The Impact of the Internet on Leadership

Much has been written about leadership in the academic literature over the past century. There have been many theories that range from leader-centric theories (e.g. trait theories, skills theories) to more group-based theories or ‘leadership as a process’ theories (e.g. transformational leadership). The thinking on leadership has developed over time and here I explore one of the more recent challenges for the leader to navigate which is the increasing use of the internet in the workplace and the impact of this on their role in the organisation. Finally, the paper will end with potential implications for the design of leadership development programmes.

Leader-centric theories

The increasing use of the internet in organisations means there is an increased opportunity for transparency and directly engaging with all employees, particularly in a global organisation. From a skills perspective, this opens up a new set of skills that a competent leader may need to develop to be successful today. This applies not only to how a leader interacts with employees but now with social media, it applies also to communication with customers. Leaders need to consider not only what information they share through this medium but also the short-term and long-term risks associated with the information they choose to share or not share. This is more pronounced in organisations that may be international as the internet removes physical boundaries, whilst requiring more culturally sensitive communication. This illustrates the types of skill that the leader must consider and develop i.e. the ability to effectively communicate to achieve organisational goals across national boundaries and cultural differences whilst being sensitive to all and also risk management in relation to information sharing.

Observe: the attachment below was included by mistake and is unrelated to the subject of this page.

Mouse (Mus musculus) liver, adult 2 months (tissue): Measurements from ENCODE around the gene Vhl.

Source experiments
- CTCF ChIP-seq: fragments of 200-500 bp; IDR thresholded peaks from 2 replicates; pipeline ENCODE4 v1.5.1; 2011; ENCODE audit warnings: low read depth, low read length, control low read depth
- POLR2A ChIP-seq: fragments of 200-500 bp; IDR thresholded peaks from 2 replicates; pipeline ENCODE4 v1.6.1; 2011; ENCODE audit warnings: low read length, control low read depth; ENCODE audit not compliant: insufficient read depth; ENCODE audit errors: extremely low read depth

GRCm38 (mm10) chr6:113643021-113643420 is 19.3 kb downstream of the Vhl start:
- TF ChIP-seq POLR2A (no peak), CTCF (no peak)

‘Leadership as a process’ theories

If we examine this using ‘leadership as a process’ theories, this is perhaps where the increasing use of the internet in the work place provides most opportunity. With channels such as social media, blogs, even the company website, the leader is provided with the opportunity to communicate directly with employees and even customers in a way that we have not seen before. Whilst this can benefit all types of leaders, transformational leaders may be more likely to maximise use of the opportunities to build relationships and share his/her vision and increase influence.

Implications for leadership development

Let us consider the implications of the above reflections on the design of leadership development programme. Whilst the internet provides a great opportunity for leaders, it also brings with it the need for an array of skills in the leader’s toolkit such as culturally sensitive communication, risk management in relation to information sharing as well as many others. Leadership development programmes would need to help leaders to understand the new skills required in using the internet in their role, identify their skills gap in relation to their use of the internet in their relationship with their employee and customers. The programmes would then need to provide awareness and support them to build these skills. For example, the internet may encourage and facilitate the delivery of more transformational leadership style. This direct communication also creates the need for a more democratic leadership style. Leadership can be a challenging yet important role in any organisation as it is. With the increasing role of the internet in organisations, it is imperative that the impact of the internet on leadership and leadership development receives further review and discussion.


Monica Mendiratta

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